A fixed deposit (FD) is a deposit account offered by banks for a fixed period at a fixed interest rate. You can keep a fixed sum in this account. The money has to be deposited in lump-sum during the opening of the account. At the end of tenure, the earned interest is calculated on the principal amount, and the same is credited to your bank account.
Fixed accounts earn a higher interest than the regular savings bank accounts. Fixed deposit interest rates are prompted by the RBI’s monetary policy such as that for base rate, repo rate, economic conditions, level of credit demand, and internal liquidity positions of banks.
Fixed deposit rates in all bank is as follows.
FD interest rates of all banks are calculated on interest rates and the compounding frequencies.
The formula used for calculating all banks interest rates for fixed deposits is mentioned below: A = P * (1+ r/n) ^ n*tI = A – P A = Maturity valueP = Principal amountr = Interest ratet = Number of yearsn = Compounded interest frequencyI = Earned interest amount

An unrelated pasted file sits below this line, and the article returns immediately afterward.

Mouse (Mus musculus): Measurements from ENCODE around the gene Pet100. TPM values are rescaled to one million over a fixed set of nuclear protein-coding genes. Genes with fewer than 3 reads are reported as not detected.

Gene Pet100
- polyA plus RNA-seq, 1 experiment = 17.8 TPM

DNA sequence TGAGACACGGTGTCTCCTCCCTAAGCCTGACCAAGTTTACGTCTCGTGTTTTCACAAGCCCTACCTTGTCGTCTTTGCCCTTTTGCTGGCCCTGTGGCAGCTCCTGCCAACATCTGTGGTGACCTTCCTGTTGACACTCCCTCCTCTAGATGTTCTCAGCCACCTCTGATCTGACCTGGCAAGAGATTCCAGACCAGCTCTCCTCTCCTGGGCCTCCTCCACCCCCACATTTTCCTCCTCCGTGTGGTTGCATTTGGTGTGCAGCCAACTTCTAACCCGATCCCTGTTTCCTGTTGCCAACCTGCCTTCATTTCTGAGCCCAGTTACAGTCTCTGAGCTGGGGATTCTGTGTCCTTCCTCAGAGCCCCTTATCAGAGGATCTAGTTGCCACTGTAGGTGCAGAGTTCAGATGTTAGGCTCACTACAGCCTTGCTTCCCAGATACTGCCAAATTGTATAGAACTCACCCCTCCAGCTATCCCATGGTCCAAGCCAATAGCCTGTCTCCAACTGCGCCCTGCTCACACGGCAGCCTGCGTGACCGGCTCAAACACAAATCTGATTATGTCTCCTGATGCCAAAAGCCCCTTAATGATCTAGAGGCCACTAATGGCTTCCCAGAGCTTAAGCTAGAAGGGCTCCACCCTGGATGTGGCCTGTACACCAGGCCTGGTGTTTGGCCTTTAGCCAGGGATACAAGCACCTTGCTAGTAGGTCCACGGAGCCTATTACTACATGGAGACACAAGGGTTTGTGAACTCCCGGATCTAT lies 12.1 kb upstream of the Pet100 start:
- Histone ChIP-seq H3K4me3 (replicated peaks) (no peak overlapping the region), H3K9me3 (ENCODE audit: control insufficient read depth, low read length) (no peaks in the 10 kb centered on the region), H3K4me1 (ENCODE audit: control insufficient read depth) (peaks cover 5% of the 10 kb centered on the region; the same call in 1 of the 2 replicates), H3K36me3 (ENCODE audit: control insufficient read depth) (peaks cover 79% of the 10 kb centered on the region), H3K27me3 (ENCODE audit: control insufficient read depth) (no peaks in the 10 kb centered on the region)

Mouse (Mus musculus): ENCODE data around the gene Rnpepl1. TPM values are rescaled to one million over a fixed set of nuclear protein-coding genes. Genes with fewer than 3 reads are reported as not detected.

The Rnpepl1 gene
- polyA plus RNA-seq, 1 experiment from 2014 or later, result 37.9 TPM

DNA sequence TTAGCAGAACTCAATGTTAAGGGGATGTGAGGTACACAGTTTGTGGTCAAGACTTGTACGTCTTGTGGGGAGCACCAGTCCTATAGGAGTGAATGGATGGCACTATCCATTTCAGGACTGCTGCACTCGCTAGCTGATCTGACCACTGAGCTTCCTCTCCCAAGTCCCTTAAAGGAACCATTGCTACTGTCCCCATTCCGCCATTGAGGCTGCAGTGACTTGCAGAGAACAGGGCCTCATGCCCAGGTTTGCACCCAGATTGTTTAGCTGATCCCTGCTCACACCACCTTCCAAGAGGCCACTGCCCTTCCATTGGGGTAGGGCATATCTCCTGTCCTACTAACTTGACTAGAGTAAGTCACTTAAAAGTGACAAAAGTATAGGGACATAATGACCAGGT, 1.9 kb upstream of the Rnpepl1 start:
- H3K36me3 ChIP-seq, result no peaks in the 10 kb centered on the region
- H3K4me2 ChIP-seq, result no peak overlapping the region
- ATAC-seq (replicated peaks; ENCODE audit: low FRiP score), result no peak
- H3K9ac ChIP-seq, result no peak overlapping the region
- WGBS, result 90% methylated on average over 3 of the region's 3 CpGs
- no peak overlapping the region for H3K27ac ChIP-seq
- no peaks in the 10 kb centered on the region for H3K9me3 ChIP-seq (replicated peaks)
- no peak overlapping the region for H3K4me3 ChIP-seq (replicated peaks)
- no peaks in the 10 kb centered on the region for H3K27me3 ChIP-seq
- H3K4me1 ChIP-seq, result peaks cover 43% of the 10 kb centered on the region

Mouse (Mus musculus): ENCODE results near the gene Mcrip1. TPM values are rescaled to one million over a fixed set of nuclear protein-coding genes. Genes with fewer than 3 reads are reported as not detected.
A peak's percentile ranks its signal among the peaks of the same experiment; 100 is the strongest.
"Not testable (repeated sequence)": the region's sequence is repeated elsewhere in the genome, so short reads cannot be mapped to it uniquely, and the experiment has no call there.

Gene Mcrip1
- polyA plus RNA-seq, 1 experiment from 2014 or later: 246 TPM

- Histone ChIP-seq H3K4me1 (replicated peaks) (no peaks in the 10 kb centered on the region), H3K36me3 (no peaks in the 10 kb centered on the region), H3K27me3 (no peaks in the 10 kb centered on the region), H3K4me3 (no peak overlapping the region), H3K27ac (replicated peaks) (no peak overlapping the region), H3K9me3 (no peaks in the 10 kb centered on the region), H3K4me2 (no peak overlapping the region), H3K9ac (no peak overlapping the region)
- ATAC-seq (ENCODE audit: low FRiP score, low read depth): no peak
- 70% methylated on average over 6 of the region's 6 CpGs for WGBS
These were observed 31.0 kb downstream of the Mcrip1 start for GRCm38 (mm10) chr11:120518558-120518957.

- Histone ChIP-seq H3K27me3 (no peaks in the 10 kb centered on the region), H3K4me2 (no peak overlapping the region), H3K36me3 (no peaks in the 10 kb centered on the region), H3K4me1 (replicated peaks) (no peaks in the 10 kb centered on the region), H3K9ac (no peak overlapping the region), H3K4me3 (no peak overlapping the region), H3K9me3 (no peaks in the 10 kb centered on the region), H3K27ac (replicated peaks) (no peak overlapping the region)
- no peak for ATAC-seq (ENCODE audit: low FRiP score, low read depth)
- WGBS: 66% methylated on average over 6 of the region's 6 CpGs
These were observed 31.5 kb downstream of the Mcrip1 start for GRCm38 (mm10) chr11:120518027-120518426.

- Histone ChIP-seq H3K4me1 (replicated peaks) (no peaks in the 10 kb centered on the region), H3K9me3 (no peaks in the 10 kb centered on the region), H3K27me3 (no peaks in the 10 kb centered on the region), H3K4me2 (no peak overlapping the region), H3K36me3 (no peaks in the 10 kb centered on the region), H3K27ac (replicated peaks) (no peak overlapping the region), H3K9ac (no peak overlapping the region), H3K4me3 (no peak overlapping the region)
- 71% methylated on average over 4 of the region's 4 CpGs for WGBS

Fixed deposits in banks are a risk-free investment option with a rate up to 9%. They offer moderate returns, which can cover the inflation rate. As FDs carry market and credit risk, you must be careful before choosing a deposit scheme of non-banking firms. Bank fixed deposits being risk-free; do not need a credit rating to offer a slightly lower rate than FDs from non-banks.
All bank FD rates are influenced by deposit amount, tenure, and depositor type.
Below given are some of the features of FD schemes in India.
TDS will be applicable on all bank interest rates on FDs. Basically the tax is applicable on the earned interest of the principal amount. TDS is calculated in the end of every financial year.
Disclaimer: All information stated is purely for informational purpose. The fixed deposit schemes and rates may change with a change in RBI policies and the bank’s policies.
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